End to End Ownership

Aug 8th, 2011 | Filed under Uncategorized

[Apple Subscription Stuff]

And this is why I’m never even tempted to think about developing anything for any Apple platform, and why I would never purchase an i-Anything, be it pod, pad or phone.

You can tell that somewhere within Apple, somebody has decided that they “need more money”. How then should money be obtain – through innovation? Nah, been there, done that, innovation bought Apple an 80% market share (based on my stats, not necessarily industry ones). Having used innovation to buy market share, can that be exploited in search of money? You bet!

And what’s the easiest way to make money? Find somebody else who is making money, and make them give you some of theirs, for nothing. Which is effectively what Apple are doing, by demanding a 30% share of any subscription charges collected through apps. I don’t know what you call that, but I call it a racket.

Now I don’t want to downplay the role of Apple in bringing the smartphone market to maturity, it genuinely is a very great thing that they’ve done for technology. Most brands are simply incapable of packaging their fairly geeky crap into something that’s aesthetically appealing enough to reach the mass market. But they’re milking it too far now, and it’s getting to be a joke.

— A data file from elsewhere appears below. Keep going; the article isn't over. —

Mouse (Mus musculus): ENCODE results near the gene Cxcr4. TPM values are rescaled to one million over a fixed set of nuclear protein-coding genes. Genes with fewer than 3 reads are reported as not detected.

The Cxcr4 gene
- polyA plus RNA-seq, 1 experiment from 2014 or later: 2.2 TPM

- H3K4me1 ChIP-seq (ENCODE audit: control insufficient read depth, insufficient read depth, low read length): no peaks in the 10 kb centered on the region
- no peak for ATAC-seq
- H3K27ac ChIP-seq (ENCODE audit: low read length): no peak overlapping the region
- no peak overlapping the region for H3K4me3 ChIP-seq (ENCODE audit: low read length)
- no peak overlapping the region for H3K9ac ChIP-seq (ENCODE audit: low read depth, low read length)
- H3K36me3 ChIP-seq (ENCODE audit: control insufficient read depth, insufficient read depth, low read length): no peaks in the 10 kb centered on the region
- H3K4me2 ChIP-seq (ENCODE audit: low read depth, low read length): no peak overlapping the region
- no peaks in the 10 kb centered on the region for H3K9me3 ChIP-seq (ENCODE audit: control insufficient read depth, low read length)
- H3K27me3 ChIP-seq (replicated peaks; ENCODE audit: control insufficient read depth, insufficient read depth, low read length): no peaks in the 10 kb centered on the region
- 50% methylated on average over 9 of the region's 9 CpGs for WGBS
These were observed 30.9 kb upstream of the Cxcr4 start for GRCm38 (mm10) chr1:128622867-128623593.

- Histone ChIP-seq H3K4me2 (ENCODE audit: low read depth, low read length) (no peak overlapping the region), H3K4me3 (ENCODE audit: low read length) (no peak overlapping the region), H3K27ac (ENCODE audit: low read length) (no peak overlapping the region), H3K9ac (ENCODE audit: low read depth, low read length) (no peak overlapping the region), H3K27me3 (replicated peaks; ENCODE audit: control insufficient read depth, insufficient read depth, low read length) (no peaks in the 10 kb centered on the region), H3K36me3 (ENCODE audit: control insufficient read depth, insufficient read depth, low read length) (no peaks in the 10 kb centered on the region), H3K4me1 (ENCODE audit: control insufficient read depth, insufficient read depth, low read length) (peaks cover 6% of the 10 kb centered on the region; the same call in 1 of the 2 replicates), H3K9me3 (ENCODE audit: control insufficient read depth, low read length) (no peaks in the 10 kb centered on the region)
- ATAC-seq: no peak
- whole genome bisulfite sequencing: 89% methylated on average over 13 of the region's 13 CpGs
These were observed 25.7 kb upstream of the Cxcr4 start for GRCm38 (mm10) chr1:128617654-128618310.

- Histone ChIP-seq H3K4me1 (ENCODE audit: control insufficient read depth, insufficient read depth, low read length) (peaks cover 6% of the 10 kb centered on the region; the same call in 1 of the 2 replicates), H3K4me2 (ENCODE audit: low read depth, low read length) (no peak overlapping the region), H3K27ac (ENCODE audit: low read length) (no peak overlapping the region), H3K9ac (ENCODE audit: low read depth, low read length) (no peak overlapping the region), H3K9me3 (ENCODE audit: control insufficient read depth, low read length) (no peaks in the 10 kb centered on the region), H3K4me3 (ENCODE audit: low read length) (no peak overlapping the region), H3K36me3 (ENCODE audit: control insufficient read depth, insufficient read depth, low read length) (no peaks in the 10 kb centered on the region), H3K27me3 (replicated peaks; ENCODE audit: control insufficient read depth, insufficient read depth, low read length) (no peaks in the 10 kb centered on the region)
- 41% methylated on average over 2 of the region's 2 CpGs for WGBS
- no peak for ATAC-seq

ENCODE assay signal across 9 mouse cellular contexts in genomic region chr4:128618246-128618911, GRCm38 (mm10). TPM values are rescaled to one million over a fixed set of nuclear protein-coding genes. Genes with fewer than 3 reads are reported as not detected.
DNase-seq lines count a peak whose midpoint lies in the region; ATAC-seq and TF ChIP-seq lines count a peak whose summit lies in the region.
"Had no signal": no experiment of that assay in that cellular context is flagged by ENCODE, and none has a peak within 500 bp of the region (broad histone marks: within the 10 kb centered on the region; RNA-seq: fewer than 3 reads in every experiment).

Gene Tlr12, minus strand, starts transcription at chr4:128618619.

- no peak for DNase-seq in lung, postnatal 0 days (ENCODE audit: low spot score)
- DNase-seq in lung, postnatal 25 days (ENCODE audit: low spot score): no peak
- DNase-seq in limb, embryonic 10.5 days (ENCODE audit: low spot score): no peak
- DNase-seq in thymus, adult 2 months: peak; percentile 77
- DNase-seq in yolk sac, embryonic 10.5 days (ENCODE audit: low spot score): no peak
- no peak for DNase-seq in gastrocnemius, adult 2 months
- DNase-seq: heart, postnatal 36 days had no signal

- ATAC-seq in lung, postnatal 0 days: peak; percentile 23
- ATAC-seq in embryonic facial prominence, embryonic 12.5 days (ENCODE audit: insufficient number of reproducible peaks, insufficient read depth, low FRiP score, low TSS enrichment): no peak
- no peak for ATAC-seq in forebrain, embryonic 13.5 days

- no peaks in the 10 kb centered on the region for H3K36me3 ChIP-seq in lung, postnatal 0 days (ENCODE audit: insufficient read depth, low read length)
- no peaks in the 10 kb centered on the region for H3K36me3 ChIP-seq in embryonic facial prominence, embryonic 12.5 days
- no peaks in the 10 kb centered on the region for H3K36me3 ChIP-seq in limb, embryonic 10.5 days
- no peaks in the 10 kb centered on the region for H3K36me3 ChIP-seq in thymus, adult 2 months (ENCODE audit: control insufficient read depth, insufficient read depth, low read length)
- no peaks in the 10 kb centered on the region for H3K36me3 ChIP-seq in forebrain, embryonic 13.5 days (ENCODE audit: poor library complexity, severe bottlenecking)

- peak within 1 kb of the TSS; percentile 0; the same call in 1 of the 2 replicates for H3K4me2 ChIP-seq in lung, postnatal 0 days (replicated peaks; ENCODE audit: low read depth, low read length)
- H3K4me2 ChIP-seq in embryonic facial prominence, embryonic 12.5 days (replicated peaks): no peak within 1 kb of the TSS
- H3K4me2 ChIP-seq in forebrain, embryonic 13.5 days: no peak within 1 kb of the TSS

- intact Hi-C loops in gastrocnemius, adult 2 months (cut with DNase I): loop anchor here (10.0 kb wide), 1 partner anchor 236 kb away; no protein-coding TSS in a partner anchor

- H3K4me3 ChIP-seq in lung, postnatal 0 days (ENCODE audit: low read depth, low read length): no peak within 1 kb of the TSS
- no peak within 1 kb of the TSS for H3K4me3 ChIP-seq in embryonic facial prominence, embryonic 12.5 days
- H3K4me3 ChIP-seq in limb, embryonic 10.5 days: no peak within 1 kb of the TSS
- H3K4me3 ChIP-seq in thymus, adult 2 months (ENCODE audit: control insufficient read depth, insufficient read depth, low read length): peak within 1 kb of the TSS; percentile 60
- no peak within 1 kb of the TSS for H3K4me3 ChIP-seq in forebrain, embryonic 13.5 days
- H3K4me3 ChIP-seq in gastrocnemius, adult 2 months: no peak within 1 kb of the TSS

So Apple will turn to an app provider and say “We like the $1 you collect from each customer every month, we want 30% of that”. Naturally the app provider would like to say no, but they can’t. The stranglehold Apple have over the end to end system is impressive – they own the market, and by extension the devices within the market. They lock those devices so they’ll only work with their own application delivery system. Then they put rules on the delivery system such that you cannot independently monetise your application or any aspect within.

It’s the equivalent of Microsoft not only owning your operating system, but also the company that builds the machine, all the shops that stock software, and has the whole thing locked down so that you can only install what they approve of, and they only approve of things that make them money.

Which, actually, is sort of how Apple used to operate, back in the ’80s and ’90s. That time, they lost out to more open, interchangeable standards – not entirely dissimilar to the way in which AOL managed to piss away their Internet market share by positioning their service as something of a walled garden.. Does Apple’s current market share protect them from that? Remains to be seen…

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